Sunday, July 26, 2009

Cover Letters: The Silent Killer (of Humanity)

Having now written innumerable cover letters, I have become a slave to turning my unique thoughts and qualifications and sanitizing them down into the same boring old script. Because God help us if we write something funny or words someone might actually say in real life!

The first few letters I attempted to add a few phrases that I felt described me and perhaps contained just enough wit to make me stand out from the crowd. But after running them past my mother, I was told to leave them out. It would seem that these cover letters are all being read by the most robotic bureaucrats who cannot compute anything beyond the form. This cannot be true. They are just people like you and me, reading e-mails and looking for real people themselves. Surely it would put a smile on their face to read a cover letter which didn't sound as though it could be created by a cleverly written computer program (wait, maybe I should get on making one of those, then I wouldn't need a job).

Why is it only this kind of correspondence which turns us into mindless drones? I say we throw off the shackles of cover letter hypocrisy and tell our potential employees how we really feel! Perhaps a well-placed haiku would more accurately express my desire to write for a particular publication, or a witty equation can prove that technical writing is the gig for me. Join me, my unemployed brethren, join me in the rebellion against insincere 'Sincerely's and desperate 'I look forward to hearing from you's! Together, we can overthrow the boring, the tedious, the soul-stealing rules of cover-letter writing and type once more on the keyboard of candor!

Who's with me?

Thursday, July 16, 2009

The Brain Betrayal

I've been told before that I'm smart.  I've never really taken the compliment that well, because it seemed to me that I wasn't necessarily that smarter than anyone else, I was just worked at it more because I was more afraid of what would happen if I turned in a paper that wasn't my best.  But okay, I'll take it: I'm smart.  Now, what does it get me?

The problem is, I'm not math or science smart.  I'm math perseverant and science competent.  But though I admire how math problems are like puzzles, there's no career in proofs, and my calling is not engineering like my father.  I'm also not social smart.  Again, competent with the friends and the mingling, but not my forte.  And that's not my fault.  We are who we are.  

If I'm smart, I'm word smart.

A dangerous proposal to make on a blog.  It just screams for someone to point out a terrible grammatical error.  However (because starting with "but" would be frowned upon), what I enjoy doing is writing.  Stories, poems, research papers, there's a reason I went to a college that trades exams for twenty-page conferences.  I love finding the words that perfectly express what I want to say, and I admire those who have perfected the art.  As a pre-pubescent misfit in Texas, I often prayed by my bedside using Shakespeare's sonnets.  Sacrilegious to be certain, but also a sign of things to come.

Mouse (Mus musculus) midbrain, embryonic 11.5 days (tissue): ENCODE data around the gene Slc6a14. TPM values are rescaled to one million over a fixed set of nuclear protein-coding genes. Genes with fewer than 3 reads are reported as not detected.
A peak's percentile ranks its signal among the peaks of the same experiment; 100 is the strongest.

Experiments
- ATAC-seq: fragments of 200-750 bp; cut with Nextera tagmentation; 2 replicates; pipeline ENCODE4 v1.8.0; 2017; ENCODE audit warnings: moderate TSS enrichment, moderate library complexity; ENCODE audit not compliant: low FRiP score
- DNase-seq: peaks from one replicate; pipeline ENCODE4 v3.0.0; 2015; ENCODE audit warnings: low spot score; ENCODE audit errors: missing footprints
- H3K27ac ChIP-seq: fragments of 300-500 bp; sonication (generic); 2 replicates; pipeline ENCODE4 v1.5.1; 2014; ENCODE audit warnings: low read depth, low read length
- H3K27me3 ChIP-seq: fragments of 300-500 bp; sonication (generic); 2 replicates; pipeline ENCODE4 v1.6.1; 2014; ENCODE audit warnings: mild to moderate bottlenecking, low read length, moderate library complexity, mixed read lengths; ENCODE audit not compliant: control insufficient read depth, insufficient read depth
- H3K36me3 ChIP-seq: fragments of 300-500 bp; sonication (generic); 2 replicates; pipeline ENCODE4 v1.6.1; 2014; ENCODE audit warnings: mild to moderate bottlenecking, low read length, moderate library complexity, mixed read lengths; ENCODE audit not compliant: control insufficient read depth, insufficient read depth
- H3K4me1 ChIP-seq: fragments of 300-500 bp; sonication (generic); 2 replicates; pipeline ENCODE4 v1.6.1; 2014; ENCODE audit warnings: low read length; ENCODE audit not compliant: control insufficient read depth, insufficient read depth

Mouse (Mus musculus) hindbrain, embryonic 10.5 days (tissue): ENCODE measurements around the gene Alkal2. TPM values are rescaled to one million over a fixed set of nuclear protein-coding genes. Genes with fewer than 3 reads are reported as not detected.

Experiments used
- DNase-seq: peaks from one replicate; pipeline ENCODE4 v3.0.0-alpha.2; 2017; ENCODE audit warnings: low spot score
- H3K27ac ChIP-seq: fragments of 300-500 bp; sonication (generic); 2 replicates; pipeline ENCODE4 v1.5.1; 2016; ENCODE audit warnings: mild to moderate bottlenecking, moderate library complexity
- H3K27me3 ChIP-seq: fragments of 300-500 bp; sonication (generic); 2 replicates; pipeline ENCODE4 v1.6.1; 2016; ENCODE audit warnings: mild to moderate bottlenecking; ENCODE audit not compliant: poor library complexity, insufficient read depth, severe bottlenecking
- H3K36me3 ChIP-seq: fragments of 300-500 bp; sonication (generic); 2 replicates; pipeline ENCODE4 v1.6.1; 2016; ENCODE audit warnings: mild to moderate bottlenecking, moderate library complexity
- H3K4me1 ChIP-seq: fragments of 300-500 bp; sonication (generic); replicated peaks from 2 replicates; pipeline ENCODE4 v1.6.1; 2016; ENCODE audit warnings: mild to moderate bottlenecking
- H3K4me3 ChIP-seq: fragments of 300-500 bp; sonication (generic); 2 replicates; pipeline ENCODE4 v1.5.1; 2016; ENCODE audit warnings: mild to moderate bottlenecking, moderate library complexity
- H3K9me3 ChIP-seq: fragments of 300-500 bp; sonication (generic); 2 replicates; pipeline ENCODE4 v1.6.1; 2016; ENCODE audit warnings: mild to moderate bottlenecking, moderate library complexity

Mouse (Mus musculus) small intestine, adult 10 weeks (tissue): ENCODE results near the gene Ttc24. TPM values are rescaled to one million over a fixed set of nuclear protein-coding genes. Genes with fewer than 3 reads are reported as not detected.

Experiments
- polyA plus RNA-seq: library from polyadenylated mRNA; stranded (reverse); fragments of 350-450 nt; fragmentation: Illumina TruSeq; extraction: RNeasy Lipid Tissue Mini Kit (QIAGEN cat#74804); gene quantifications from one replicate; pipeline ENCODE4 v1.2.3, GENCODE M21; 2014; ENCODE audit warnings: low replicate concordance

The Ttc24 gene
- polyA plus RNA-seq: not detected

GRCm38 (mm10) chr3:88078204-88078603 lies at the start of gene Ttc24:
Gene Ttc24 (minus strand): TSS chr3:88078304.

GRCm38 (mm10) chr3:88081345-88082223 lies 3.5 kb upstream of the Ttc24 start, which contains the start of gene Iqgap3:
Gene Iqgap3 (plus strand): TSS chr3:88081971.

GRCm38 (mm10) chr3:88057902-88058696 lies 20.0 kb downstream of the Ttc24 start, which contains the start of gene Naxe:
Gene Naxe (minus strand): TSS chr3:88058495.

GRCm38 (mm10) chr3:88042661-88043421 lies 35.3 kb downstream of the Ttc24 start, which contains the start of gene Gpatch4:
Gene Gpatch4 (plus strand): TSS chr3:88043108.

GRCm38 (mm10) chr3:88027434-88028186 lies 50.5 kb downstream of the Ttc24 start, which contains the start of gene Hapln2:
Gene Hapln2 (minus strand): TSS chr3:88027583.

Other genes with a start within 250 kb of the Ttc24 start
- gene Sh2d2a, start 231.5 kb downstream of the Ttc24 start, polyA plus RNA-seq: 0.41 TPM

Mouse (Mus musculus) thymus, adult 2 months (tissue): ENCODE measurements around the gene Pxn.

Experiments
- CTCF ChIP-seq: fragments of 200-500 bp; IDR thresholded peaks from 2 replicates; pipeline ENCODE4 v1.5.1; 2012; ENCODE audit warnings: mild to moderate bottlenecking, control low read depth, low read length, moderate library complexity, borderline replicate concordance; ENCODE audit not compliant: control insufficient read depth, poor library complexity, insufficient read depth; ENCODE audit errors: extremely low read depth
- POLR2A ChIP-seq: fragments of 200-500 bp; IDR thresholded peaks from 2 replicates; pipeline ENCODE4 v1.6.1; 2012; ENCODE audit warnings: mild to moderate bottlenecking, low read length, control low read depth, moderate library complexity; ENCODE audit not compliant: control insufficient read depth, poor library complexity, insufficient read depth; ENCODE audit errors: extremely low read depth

But again, if I'm smart, what does it get me?  Because my brain's calling doesn't come in the form of equations arithmetic or chemical, it doesn't lend itself well to a set career path.  Word smart is not a quantitative factor.  You must not be "This smart to write a book."  There are no tests to submit to publications with minimum grade standards.  Which is just as well, because I hate tests and I never liked getting graded.  

The conundrum is clear.  I spent a dozen plus years fine-tuning my brain to become as smart as possible, not to be as lucrative or as hire-able as possible.  And at the moment, that feels like a mistake.  It feels like I did what I was told, like I was good at it, and in return have found that there is no reward.  I value my education, and I loved reading the 18th-Century British novel in context, but no one wants me to write about that.  Or at least, no one wants to pay me for it.  As one of the nerds who followed practically all of the rules, I suppose I naively believed that it was enough when it isn't.

But I'm smart, right?  So I'll find a way to make it work.

Sunday, July 12, 2009

For Whom the Wedding Bell Tolls

And so it begins.  This weekend I attended the wedding of two high school friends, the first of my life.  What a strange experience, mingling with friends, many of whom I hadn't seen since Christmas break my first year in college, when we all thought we could stay in touch.  We were able to pick up where we left off, laughing and taking pictures while we avoided the dance floor.

No one seemed sure of where they would end up, which comforted the paranoid part of me that worries I'm the only post-grad without plans.  But there was another part of me that was sort of hoping we'd all be here together.  Selfish, I'll admit, to expect to be able to leave for four years and come back to a waiting crowd.  But it is hard to come to terms with knowing that each meeting with someone you saw everyday could be the last.

The next wedding could be as close as six months away, and I can't help but think this is another stage of life I'm not ready to meet: that phase when we stop just being friends, and are instead divided into single friends and married friends.  Now the distinction bears very little pressure, as we singles are in the majority.  But I fear that soon our numbers will shrink, leaving the final few of us in the same position we were in oh so many years ago in gym, hoping against hope we won't be last picked.